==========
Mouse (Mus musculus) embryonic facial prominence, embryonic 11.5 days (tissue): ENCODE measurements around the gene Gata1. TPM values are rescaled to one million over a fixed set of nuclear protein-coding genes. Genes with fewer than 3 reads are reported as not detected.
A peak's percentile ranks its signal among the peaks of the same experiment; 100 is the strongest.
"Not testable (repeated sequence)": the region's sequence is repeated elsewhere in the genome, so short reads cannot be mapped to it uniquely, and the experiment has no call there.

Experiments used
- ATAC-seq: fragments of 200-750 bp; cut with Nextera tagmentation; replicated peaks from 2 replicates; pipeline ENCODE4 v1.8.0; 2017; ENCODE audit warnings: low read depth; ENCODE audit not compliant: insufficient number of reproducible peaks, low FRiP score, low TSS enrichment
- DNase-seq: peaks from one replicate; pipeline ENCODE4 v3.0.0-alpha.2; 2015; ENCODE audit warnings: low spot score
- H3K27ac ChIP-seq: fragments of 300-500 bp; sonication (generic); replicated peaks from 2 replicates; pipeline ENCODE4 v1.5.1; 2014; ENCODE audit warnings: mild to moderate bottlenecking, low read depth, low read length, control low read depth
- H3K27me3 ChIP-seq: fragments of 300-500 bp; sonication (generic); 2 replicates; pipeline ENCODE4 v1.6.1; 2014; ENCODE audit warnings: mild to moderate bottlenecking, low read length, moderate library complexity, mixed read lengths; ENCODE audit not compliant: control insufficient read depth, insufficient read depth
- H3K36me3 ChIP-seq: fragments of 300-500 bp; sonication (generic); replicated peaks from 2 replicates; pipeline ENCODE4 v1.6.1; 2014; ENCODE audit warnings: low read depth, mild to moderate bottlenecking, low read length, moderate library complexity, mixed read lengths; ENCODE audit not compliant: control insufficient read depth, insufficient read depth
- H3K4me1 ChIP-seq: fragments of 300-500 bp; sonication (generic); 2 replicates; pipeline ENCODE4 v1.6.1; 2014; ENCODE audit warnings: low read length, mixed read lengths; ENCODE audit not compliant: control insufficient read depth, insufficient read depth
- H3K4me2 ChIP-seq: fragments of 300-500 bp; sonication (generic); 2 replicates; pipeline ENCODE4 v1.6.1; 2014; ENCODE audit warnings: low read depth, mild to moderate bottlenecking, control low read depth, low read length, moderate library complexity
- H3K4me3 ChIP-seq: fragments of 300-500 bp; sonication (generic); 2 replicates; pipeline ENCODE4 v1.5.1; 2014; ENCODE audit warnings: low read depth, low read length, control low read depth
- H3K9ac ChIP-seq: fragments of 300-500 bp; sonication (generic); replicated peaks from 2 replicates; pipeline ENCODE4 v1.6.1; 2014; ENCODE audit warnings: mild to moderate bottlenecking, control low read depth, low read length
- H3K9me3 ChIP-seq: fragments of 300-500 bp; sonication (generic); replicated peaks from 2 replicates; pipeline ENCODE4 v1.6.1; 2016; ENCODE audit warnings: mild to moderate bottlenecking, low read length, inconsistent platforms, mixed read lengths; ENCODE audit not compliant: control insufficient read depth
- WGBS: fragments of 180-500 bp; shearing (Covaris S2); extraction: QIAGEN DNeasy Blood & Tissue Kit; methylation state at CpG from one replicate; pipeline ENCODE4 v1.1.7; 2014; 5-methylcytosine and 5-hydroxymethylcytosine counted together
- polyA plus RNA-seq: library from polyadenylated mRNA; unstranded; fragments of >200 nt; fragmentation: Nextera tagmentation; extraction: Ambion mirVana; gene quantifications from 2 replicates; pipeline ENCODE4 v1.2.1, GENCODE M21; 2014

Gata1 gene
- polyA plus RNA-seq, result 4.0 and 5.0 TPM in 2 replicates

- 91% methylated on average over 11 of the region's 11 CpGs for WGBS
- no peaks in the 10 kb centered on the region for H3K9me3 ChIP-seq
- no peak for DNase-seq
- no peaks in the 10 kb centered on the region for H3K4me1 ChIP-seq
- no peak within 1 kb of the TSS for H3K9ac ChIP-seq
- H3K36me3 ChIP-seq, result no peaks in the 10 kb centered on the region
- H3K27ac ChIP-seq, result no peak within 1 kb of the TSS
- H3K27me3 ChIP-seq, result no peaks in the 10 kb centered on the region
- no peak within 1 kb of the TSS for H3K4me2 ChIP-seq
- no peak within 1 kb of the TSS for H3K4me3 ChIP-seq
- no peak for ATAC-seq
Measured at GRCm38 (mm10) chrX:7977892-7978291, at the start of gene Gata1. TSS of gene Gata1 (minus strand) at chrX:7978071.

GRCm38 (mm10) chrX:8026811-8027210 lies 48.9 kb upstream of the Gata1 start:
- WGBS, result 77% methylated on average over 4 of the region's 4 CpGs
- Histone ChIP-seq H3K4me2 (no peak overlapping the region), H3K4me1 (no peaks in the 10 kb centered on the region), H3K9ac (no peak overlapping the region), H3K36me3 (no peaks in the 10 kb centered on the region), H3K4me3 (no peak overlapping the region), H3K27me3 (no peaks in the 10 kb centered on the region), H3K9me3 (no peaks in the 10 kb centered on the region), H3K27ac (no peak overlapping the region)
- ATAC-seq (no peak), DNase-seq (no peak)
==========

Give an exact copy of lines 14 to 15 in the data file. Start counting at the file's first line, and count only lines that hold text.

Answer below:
- H3K9me3 ChIP-seq: fragments of 300-500 bp; sonication (generic); replicated peaks from 2 replicates; pipeline ENCODE4 v1.6.1; 2016; ENCODE audit warnings: mild to moderate bottlenecking, low read length, inconsistent platforms, mixed read lengths; ENCODE audit not compliant: control insufficient read depth
- WGBS: fragments of 180-500 bp; shearing (Covaris S2); extraction: QIAGEN DNeasy Blood & Tissue Kit; methylation state at CpG from one replicate; pipeline ENCODE4 v1.1.7; 2014; 5-methylcytosine and 5-hydroxymethylcytosine counted together